WASHINGTON (Reuters) - The U.S. government will pay a minimum of $15 per acre to farmers hurt by President Donald Trump’s trade war with China under an aid package to be unveiled before the end of the week, Agriculture Secretary Sonny Perdue said on Tuesday.
“We’ll have information for you before the week ends,” Perdue told reporters when asked about the aid, which is planned to total about $16 billion.
U.S. farmers, a key Trump constituency, have been among the hardest hit in the trade war between the world’s two largest economies. Soybeans are the most valuable U.S. farm export, and shipments to China dropped to a 16-year low in 2018.
A new aid program would be the second round of assistance for farmers, after the Department of Agriculture’s $12 billion plan last year to compensate for lower prices for farm goods and lost sales stemming from trade disputes with China and other nations.
The USDA has redesigned last year’s aid program based on feedback. The new package will have a single payment rate per county, calculated by the damages in that area, instead of a rate for every commodity across the nation.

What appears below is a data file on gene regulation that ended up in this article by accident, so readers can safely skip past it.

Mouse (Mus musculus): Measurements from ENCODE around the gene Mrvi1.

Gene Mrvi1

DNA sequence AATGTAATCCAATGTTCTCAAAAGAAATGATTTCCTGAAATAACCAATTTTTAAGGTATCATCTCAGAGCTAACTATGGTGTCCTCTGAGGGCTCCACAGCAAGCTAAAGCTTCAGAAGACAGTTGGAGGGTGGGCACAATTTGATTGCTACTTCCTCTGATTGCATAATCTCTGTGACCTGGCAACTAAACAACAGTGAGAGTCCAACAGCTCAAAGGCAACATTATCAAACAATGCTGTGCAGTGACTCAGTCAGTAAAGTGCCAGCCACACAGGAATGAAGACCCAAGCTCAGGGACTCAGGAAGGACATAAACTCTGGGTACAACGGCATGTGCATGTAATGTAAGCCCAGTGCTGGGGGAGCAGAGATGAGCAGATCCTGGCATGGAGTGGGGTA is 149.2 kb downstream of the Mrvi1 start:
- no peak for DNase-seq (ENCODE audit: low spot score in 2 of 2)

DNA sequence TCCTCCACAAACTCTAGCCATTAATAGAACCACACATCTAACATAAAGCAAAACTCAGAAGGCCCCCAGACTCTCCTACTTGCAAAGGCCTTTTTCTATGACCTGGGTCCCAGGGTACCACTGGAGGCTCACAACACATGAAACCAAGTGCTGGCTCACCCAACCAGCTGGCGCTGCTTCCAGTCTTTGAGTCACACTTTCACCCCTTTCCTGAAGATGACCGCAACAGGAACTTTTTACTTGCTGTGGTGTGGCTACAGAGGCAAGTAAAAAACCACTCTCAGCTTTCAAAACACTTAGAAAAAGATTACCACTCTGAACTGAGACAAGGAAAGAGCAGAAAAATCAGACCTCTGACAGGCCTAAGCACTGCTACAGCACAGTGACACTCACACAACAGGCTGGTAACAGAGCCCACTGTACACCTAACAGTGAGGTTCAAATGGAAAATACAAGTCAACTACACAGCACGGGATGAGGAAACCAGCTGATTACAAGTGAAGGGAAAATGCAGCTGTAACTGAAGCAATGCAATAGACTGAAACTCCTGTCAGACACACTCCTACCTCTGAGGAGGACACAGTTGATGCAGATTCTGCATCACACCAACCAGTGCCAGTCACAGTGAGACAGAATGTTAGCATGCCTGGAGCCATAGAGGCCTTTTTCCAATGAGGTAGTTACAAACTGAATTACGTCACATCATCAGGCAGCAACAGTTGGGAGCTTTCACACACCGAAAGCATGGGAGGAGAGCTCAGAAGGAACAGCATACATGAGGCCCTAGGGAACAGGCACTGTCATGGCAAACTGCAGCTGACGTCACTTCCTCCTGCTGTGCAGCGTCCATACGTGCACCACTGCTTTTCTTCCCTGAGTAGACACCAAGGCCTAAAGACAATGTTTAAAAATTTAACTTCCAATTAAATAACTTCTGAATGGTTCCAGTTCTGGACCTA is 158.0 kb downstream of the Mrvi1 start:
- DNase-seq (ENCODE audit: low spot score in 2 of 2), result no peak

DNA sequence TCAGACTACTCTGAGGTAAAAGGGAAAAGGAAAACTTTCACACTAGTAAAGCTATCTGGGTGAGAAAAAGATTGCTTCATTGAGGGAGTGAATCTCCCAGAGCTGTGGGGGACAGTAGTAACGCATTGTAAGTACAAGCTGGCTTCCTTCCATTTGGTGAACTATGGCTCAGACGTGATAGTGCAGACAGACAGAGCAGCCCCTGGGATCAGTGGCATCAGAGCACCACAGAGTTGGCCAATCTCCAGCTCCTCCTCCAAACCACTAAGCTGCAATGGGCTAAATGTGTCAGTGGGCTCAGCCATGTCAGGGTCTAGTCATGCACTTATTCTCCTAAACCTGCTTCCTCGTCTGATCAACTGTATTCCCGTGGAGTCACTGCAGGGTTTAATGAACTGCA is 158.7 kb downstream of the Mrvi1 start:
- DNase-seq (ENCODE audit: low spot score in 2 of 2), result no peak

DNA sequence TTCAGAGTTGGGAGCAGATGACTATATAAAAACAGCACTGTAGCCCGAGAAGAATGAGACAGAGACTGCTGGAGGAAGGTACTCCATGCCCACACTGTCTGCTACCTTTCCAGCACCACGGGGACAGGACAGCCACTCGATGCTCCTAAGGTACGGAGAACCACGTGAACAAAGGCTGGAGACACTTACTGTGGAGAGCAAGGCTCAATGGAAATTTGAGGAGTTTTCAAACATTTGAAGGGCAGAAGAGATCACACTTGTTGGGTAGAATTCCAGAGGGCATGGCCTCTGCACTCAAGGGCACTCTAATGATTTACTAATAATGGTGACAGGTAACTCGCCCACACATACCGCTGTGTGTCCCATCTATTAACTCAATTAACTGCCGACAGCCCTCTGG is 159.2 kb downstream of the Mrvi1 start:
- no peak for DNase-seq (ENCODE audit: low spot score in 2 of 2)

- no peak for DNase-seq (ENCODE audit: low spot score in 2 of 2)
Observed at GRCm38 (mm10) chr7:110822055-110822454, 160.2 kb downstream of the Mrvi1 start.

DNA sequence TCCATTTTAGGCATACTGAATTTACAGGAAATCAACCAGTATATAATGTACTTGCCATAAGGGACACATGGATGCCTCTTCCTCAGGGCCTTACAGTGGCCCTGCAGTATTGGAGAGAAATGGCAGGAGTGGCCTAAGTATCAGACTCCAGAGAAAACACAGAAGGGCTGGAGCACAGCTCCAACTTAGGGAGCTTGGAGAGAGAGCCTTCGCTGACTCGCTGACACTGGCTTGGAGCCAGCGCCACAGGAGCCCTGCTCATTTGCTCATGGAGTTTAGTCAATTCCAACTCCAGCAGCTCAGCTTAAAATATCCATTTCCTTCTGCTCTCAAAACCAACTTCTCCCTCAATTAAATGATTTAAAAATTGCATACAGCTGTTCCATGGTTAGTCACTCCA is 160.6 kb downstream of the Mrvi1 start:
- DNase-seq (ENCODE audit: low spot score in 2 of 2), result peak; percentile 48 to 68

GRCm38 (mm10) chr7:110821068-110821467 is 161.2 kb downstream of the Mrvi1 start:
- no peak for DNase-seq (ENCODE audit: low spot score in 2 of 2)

Perdue said the minimal payment would be $15 an acre. “We’re anticipating right now three tranches; probably 50 percent ... or minimum there of $15 an acre initially,” he said, adding the second and third tranches would be dependant on market conditions.
Craig Ratajczyk, chief executive of the Illinois Soybean Association, said the $15-per-acre minimum would make agricultural lenders more comfortable.
“This will help provide some type of stability for that type of lending institution. It’s confidence,” he said on the sidelines of an agriculture technology conference in Chicago.
Farmers are more focused on how big their autumn corn and soybean harvests will be than on the details of the USDA aid program, after severe planting delays this spring, Ratajczyk said. “Our farmers are waiting on what’s going to come out of the ground.”
U.S. President Donald Trump and Chinese President Xi Jinping agreed at last month’s G20 summit in Osaka, Japan, to restart trade talks that stalled in May. Trump said at the time he would not impose new tariffs and U.S. officials said China agreed to make agricultural purchases. But Trump said on July 11 that China was not living up to promises to buy U.S. farm goods.
Reporting by Humeyra Pamuk; Additional reporting by Tom Polansek in Chicago; Editing by Steve Orlofsky and Peter Cooney
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